'Meat smells like corpses': sensory perceptions in a Sicilian urban marketplace
(Trinity College Dublin)
Paper short abstract:
Based on my in-depth ethnographic research (2008-2012), this article demonstrates that it is possible to analyse the changes in the urban social context of food markets though accounts of the sensory experience.
Paper long abstract:
In this paper I analyse how the tendency to sanitising urban spaces has affected an urban marketplace ('La Pescheria', Catania, Sicily) and how this transformation is reflected in the sensory experience of the space itself. Local authorities aim to render the market more appealing for a new clientele, mainly tourists and gastronomic experts. The reactions to this urban gentrification attempt is observable through ethnographic accounts of people' sensory experience, which informs what kind of social order is maintained and/or contested within the market. Focusing on what is allowed to be experienced helps to unveil stratification of meanings, which demonstrate that bodily knowledge is deeply connected to space. The relationship with urban space appears to be active, complex and multi-sensory. The market is seen as a space under construction, in which cultural values are intertwined within the economic system. Pervasive smells provoke disgust, informing a social order in which blood, death and decomposition are hidden from customers. Moreover the increasing distance between food and buyers provokes suspicions and resistance within the market and the de-materialisation of food introduces anxieties. The shift in the direction of a more sanitised and secluded urban space encounters resistance and a smelly, noisy market can be understood as a space of disobedience, in which noise and smell become a statement against authority.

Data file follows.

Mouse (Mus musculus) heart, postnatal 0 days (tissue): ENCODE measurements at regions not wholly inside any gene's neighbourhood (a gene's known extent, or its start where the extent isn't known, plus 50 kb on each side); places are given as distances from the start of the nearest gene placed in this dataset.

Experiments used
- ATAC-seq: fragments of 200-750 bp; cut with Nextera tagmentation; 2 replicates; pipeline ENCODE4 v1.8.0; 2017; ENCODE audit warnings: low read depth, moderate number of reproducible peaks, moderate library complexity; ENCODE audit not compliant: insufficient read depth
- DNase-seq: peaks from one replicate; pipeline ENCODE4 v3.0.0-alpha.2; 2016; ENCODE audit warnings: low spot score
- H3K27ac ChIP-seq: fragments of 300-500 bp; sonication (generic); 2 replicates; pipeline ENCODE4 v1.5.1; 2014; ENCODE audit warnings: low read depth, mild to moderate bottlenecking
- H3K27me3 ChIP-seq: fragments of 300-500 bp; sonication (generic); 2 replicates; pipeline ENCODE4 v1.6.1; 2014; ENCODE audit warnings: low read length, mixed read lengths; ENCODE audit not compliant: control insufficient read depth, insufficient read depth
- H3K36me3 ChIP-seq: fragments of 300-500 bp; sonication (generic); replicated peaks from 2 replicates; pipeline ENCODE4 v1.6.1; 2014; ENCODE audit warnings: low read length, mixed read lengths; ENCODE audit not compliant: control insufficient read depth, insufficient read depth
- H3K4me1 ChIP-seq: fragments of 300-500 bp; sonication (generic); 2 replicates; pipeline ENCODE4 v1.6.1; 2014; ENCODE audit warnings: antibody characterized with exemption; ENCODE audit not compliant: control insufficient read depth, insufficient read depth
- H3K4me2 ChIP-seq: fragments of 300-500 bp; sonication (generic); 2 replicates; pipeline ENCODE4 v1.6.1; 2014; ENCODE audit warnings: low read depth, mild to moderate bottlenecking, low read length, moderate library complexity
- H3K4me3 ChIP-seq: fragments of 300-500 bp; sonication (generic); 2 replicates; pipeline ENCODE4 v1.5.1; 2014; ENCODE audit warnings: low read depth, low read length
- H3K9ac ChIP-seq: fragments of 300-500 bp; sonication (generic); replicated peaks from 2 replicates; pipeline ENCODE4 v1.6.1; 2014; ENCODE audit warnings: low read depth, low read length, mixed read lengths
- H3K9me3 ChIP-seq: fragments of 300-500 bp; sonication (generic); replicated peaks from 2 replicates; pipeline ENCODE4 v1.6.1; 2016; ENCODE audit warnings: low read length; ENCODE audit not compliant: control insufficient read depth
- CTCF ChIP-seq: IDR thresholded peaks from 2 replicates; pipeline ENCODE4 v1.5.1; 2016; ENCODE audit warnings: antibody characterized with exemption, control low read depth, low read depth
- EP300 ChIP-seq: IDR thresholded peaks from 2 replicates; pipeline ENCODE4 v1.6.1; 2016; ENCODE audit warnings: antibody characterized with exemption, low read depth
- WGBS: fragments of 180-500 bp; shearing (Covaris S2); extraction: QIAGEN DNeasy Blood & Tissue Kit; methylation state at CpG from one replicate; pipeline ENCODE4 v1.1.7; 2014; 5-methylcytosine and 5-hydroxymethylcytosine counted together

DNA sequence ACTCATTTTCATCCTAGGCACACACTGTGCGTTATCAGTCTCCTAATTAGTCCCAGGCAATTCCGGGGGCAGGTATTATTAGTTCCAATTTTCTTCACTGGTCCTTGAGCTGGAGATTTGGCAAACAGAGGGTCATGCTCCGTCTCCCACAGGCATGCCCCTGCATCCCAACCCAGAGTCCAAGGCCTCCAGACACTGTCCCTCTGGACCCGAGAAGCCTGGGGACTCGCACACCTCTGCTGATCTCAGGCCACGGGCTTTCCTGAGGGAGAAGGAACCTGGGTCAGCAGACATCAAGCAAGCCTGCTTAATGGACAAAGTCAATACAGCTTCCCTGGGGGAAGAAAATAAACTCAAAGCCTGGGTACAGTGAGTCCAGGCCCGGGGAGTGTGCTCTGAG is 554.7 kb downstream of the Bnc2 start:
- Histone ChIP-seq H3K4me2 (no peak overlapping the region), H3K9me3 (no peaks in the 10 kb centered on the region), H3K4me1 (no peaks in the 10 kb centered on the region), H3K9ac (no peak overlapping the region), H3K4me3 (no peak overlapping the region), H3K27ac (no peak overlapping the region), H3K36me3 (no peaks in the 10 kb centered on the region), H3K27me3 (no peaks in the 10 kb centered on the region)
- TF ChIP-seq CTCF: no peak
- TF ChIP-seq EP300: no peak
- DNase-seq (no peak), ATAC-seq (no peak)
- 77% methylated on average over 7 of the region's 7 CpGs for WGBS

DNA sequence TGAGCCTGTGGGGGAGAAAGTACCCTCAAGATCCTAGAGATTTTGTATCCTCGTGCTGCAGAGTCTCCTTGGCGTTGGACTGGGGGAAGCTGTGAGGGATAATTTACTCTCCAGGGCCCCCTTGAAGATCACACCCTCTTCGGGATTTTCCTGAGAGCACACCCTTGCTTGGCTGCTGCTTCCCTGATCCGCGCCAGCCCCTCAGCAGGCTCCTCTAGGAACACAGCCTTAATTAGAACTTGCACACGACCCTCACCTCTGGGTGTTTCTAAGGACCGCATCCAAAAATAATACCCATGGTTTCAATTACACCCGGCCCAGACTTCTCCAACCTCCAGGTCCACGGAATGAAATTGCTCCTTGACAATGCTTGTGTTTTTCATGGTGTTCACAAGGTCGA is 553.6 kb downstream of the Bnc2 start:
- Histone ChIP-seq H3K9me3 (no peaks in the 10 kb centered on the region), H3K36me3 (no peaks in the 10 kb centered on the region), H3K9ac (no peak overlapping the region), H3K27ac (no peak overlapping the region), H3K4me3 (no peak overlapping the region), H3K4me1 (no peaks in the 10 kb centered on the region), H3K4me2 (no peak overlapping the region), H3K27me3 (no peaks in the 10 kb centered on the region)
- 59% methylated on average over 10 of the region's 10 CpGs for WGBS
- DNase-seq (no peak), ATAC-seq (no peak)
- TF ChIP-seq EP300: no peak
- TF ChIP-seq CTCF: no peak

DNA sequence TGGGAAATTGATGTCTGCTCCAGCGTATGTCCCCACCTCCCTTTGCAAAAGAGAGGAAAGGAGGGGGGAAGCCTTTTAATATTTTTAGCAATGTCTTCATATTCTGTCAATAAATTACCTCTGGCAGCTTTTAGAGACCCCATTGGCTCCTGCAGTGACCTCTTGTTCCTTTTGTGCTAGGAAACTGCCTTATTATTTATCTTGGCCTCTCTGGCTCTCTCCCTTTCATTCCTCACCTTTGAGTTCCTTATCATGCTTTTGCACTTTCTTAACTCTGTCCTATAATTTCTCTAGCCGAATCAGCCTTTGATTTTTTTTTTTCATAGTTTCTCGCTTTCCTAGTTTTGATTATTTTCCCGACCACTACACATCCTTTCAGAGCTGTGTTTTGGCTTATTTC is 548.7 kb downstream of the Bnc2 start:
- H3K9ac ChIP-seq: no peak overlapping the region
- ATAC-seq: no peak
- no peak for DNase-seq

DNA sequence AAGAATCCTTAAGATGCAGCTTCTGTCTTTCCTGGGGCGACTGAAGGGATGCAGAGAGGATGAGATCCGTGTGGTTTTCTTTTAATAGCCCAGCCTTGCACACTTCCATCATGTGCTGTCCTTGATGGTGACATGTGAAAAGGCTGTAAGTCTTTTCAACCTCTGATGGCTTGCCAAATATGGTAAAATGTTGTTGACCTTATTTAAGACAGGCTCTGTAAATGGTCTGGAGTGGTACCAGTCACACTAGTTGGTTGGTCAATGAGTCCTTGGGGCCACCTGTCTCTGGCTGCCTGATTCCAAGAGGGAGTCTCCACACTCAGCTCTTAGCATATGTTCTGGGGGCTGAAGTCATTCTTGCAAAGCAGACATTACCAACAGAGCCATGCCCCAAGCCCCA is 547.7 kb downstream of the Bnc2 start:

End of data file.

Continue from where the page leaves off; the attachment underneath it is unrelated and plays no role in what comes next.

Ethnographies of urban public spaces